I've been meaning to turn my camera more often to the human landscape and this summer I plan to do more of it.

Photographs © 2010 James Jordan.

Wednesday, June 09, 2010

Tuesday, June 08, 2010

Against the storm

Against the storm

The lighthouse at Wind Point, north of Racine Wisconsin, set against a backdrop of turbulent skies.

Photograph © 2010 James Jordan.

Monday, June 07, 2010

Storm cell

Storm cell

This past weekend was a turbulent one in the Prairie State. This is the action northeast of Woodstock, Illinois on Sunday afternoon.

My wife and I were returning from Port Washington, Wisconsin and noticed a large storm brewing to the west and north of us. We eventually crossed paths at Lake Geneva. After we had driven through the storm, we kept an eye on it as it drifted eastward toward McHenry. I stopped three times to get photos of the churning clouds.

By the time we arrived home, the skies had cleared and you wouldn't have known that anything dramatic had occured at all.

Photograph © 2010 James Jordan.

Friday, June 04, 2010

Avast me hearties!


The weekend is nearly here and I'm planning a trip to Port Washington, Wisconsin's Pirate Festival. Three days of pillage and plunder and folks dressed up as various scallawags and wenches. Some folks take this thing pretty seriously and travel from all over the Midwest to attend these types of things decked out in their piratey best. Who knew?

I don't plan on dressing as a pirate (I think I get enough points for having my birthday on September 19 -- International Talk like a Pirate Day). I do plan on catching as many piratey portraits as I can throughout the day on Saturday. Arrr!

Hope that whatever swashbuckling you have planned for the weekend turns out well.

Photograph © 2010 James Jordan.

Thursday, June 03, 2010

Got pollen?


If not, there's plenty more where this came from.

Photograph © 2010 James Jordan.

Wednesday, June 02, 2010

Rocking the poor man's macro


A photo of a hover fly, not hovering. The guy was hanging around on a seed pod at the top of a stalk of grass next to my garage (don't ask why my grass is seeding out).

I don't readily have $1000 laying around to spend on a macro lens, so I make do with a couple of cheap 50mm f/1.8s taped together, face-to-face. A new 50mm lens will set you back just $130 or so. When not shooting bugs, the 50mm makes a great portrait lens (on a DX sensor camera, it's equivalent to a 75mm). The other lens is an old manual job from an older film camera that doesn't get used any more.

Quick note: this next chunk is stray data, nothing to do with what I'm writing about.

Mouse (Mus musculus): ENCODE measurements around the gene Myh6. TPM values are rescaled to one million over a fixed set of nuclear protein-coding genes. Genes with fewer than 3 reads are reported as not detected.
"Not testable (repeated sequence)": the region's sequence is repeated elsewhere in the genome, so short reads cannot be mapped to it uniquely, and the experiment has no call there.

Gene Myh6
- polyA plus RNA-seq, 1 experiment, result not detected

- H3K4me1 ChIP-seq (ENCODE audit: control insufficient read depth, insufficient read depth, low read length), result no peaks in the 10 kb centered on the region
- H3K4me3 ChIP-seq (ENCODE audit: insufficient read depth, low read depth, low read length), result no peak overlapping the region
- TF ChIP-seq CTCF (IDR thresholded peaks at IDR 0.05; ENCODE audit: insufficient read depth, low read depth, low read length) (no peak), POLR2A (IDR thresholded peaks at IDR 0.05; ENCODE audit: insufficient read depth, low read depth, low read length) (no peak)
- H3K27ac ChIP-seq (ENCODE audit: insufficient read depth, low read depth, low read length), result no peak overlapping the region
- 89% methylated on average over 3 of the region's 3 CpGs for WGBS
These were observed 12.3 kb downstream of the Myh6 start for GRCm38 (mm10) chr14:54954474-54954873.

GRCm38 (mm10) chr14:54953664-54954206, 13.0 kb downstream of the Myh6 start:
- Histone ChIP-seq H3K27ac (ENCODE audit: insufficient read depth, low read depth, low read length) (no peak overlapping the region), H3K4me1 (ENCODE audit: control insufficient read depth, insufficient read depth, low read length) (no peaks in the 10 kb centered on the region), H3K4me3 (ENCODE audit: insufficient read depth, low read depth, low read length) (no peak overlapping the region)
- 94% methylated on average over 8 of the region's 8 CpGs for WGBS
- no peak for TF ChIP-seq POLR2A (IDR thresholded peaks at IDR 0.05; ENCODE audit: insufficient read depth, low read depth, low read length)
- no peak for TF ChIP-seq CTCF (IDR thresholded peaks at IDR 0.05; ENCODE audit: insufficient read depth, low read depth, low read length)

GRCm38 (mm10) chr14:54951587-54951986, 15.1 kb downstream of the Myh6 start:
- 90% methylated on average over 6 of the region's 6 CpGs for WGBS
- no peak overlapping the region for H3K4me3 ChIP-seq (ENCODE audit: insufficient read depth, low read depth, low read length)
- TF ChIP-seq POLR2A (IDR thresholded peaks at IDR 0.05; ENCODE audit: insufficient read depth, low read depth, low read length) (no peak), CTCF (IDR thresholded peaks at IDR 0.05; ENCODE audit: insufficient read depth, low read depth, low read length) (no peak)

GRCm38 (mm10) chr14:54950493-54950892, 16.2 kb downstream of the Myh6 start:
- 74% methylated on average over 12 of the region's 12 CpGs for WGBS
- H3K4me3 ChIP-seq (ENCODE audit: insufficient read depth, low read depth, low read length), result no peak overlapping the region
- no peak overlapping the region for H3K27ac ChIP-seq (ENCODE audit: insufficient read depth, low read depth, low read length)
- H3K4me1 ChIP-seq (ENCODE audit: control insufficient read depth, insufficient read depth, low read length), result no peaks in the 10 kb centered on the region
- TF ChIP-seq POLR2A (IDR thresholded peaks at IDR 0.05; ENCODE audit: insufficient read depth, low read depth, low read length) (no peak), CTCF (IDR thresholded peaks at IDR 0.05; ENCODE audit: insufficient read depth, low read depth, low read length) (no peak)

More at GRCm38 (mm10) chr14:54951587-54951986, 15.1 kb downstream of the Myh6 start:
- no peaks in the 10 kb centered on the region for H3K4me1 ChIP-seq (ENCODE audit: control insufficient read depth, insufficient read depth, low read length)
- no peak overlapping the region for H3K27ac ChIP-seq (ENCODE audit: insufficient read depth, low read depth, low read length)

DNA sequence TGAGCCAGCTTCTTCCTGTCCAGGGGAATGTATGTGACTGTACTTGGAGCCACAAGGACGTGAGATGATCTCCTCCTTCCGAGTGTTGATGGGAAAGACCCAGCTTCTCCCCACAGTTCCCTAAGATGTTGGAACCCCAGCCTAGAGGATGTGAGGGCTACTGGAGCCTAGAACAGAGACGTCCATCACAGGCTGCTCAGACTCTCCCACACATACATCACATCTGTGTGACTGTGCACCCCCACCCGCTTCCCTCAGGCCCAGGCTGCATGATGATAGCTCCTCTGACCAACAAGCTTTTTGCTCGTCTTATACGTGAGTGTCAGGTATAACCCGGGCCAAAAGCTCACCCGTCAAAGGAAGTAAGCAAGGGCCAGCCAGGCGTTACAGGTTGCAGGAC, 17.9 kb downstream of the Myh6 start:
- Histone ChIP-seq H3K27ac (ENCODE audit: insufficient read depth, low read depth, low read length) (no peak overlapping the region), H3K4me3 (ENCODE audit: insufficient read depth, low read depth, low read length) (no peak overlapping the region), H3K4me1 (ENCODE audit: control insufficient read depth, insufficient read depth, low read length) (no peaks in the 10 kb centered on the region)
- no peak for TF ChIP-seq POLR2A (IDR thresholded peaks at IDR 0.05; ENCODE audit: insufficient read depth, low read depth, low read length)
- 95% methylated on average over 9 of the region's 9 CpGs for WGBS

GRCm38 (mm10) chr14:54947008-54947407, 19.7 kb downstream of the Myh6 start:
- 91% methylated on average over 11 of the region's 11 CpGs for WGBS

A couple of people have asked about the setup I use to shoot insect macros. I've posted photos of the lens combo, flash setup and sample pics on the James Jordan Photography page on Facebook. There's a pretty thorough explanation of how I go about using the equipment and how I approach shooting bugs and other small things. And if you're also on Facebook, be sure to "Like" my page, mkay?

Photograph © 2010 James Jordan.

Tuesday, June 01, 2010

Turnabout's fair play


We've made the turn from spring to summer and with that, it's time for me to do my annual "turn the lens around and shoot something small" photo trekking.

In this case, I gaffer-taped two 50mm f/1.8 lenses together face to face so the back of one of the lenses points toward the subject. I can focus down to less than half an inch with this setup. Add a flash on a bracket that dumps light just past the lens and I can shoot just about anything that will stay still long enough for me to move in. You lose the corners of the frame, but a little cropping takes care of things nicely.

This damselfly was one of dozens flitting about my backyard yesterday, enjoying the warm weather.

Photograph © 2010 James Jordan.